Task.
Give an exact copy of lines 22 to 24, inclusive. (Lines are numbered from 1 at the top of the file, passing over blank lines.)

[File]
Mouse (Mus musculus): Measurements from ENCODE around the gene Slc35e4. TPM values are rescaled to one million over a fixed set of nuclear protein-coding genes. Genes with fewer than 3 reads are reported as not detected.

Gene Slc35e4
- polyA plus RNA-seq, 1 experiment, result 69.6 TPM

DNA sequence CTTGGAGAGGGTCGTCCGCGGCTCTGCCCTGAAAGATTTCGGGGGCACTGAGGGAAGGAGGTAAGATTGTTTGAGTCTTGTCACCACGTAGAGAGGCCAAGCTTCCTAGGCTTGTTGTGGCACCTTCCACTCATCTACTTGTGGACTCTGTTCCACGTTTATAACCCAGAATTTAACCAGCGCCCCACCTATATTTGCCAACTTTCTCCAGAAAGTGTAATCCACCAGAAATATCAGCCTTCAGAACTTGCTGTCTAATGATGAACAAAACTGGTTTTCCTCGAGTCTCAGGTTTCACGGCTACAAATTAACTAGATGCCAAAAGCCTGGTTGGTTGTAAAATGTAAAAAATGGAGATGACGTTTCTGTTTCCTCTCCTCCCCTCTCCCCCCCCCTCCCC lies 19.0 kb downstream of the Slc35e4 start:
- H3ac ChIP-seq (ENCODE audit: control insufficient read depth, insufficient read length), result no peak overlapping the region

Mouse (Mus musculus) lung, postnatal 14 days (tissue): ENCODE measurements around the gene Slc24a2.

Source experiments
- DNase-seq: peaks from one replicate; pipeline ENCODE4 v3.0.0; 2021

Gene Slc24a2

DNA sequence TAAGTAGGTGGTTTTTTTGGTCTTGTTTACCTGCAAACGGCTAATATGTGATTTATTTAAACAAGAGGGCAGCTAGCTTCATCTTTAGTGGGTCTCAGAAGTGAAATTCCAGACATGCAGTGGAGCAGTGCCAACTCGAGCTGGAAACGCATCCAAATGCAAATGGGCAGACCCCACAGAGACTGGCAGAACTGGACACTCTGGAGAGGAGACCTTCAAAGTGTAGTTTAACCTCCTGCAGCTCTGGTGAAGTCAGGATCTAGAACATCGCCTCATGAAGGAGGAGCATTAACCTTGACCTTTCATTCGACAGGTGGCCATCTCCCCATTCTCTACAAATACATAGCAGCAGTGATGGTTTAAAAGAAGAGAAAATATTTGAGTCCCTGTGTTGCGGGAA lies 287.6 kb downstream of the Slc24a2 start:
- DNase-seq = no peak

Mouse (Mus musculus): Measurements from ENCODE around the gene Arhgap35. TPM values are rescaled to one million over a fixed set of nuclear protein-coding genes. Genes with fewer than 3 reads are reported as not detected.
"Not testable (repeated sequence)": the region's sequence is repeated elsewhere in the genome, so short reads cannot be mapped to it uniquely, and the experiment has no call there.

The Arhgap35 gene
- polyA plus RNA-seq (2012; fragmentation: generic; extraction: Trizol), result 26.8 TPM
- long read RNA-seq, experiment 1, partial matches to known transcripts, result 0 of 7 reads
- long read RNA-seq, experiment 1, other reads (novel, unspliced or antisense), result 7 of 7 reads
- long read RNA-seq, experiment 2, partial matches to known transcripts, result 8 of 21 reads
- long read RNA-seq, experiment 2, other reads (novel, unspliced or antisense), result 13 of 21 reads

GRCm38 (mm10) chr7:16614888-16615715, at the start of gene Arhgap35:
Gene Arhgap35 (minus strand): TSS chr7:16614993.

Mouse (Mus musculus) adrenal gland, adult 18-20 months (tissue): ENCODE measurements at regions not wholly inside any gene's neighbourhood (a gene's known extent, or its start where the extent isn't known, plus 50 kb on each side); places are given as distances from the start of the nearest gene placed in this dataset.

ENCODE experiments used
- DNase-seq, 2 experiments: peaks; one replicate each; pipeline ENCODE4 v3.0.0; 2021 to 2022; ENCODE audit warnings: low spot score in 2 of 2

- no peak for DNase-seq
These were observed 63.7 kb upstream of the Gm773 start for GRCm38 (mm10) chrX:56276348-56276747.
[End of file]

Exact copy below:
Mouse (Mus musculus) adrenal gland, adult 18-20 months (tissue): ENCODE measurements at regions not wholly inside any gene's neighbourhood (a gene's known extent, or its start where the extent isn't known, plus 50 kb on each side); places are given as distances from the start of the nearest gene placed in this dataset.

ENCODE experiments used
- DNase-seq, 2 experiments: peaks; one replicate each; pipeline ENCODE4 v3.0.0; 2021 to 2022; ENCODE audit warnings: low spot score in 2 of 2